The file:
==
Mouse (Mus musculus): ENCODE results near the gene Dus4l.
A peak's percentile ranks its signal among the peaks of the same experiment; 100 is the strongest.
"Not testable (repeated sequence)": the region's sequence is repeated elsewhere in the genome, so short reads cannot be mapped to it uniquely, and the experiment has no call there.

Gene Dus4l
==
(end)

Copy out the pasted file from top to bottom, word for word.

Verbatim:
Mouse (Mus musculus): ENCODE results near the gene Dus4l.
A peak's percentile ranks its signal among the peaks of the same experiment; 100 is the strongest.
"Not testable (repeated sequence)": the region's sequence is repeated elsewhere in the genome, so short reads cannot be mapped to it uniquely, and the experiment has no call there.

Gene Dus4l